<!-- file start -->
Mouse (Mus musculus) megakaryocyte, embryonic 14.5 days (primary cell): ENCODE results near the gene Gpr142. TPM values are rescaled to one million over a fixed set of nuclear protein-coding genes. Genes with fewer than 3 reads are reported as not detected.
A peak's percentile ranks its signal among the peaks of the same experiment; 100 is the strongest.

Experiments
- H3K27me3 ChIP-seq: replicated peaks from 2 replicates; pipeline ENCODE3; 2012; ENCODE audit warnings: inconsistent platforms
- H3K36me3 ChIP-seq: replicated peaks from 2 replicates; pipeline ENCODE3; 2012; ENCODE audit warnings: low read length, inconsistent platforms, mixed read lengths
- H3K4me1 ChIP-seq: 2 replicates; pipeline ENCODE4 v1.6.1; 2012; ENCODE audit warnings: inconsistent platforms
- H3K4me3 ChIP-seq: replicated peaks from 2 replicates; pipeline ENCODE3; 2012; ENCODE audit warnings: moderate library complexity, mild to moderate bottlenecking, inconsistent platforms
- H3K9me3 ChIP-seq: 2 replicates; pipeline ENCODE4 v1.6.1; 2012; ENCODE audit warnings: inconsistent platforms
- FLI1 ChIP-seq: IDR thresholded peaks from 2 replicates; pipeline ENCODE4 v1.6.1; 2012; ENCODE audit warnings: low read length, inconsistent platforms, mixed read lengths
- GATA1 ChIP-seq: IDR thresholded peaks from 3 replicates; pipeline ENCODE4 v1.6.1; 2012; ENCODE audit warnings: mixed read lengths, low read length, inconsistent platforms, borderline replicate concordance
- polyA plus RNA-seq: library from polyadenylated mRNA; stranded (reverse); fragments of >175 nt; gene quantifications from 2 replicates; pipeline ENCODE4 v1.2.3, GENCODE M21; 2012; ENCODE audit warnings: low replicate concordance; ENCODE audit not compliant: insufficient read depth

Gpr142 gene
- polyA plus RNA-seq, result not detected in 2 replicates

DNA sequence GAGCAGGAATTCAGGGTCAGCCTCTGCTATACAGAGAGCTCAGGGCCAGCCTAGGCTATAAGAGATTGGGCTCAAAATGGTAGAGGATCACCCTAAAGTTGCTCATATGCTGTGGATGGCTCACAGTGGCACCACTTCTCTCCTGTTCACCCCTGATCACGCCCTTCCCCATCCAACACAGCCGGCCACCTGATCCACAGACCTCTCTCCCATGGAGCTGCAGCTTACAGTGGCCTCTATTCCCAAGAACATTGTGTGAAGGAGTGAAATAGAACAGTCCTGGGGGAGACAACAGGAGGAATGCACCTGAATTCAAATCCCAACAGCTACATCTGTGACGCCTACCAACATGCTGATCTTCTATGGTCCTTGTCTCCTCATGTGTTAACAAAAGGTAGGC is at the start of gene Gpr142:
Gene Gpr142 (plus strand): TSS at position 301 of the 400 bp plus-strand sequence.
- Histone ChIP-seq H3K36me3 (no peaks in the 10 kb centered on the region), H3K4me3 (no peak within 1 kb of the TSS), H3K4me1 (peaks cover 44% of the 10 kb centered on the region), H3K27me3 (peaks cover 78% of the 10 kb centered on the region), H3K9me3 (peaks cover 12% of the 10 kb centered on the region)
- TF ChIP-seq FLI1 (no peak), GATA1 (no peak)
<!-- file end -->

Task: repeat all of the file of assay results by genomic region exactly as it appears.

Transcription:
Mouse (Mus musculus) megakaryocyte, embryonic 14.5 days (primary cell): ENCODE results near the gene Gpr142. TPM values are rescaled to one million over a fixed set of nuclear protein-coding genes. Genes with fewer than 3 reads are reported as not detected.
A peak's percentile ranks its signal among the peaks of the same experiment; 100 is the strongest.

Experiments
- H3K27me3 ChIP-seq: replicated peaks from 2 replicates; pipeline ENCODE3; 2012; ENCODE audit warnings: inconsistent platforms
- H3K36me3 ChIP-seq: replicated peaks from 2 replicates; pipeline ENCODE3; 2012; ENCODE audit warnings: low read length, inconsistent platforms, mixed read lengths
- H3K4me1 ChIP-seq: 2 replicates; pipeline ENCODE4 v1.6.1; 2012; ENCODE audit warnings: inconsistent platforms
- H3K4me3 ChIP-seq: replicated peaks from 2 replicates; pipeline ENCODE3; 2012; ENCODE audit warnings: moderate library complexity, mild to moderate bottlenecking, inconsistent platforms
- H3K9me3 ChIP-seq: 2 replicates; pipeline ENCODE4 v1.6.1; 2012; ENCODE audit warnings: inconsistent platforms
- FLI1 ChIP-seq: IDR thresholded peaks from 2 replicates; pipeline ENCODE4 v1.6.1; 2012; ENCODE audit warnings: low read length, inconsistent platforms, mixed read lengths
- GATA1 ChIP-seq: IDR thresholded peaks from 3 replicates; pipeline ENCODE4 v1.6.1; 2012; ENCODE audit warnings: mixed read lengths, low read length, inconsistent platforms, borderline replicate concordance
- polyA plus RNA-seq: library from polyadenylated mRNA; stranded (reverse); fragments of >175 nt; gene quantifications from 2 replicates; pipeline ENCODE4 v1.2.3, GENCODE M21; 2012; ENCODE audit warnings: low replicate concordance; ENCODE audit not compliant: insufficient read depth

Gpr142 gene
- polyA plus RNA-seq, result not detected in 2 replicates

DNA sequence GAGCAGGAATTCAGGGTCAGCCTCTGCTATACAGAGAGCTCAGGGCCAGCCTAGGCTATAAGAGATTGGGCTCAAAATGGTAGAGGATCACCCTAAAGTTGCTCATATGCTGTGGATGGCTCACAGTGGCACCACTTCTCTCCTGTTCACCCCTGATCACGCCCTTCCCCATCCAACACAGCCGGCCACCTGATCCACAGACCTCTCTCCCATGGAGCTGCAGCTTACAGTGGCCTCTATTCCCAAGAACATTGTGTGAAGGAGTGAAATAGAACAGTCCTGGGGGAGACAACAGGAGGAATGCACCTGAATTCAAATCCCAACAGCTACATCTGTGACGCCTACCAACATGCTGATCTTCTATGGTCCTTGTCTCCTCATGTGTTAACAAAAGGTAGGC is at the start of gene Gpr142:
Gene Gpr142 (plus strand): TSS at position 301 of the 400 bp plus-strand sequence.
- Histone ChIP-seq H3K36me3 (no peaks in the 10 kb centered on the region), H3K4me3 (no peak within 1 kb of the TSS), H3K4me1 (peaks cover 44% of the 10 kb centered on the region), H3K27me3 (peaks cover 78% of the 10 kb centered on the region), H3K9me3 (peaks cover 12% of the 10 kb centered on the region)
- TF ChIP-seq FLI1 (no peak), GATA1 (no peak)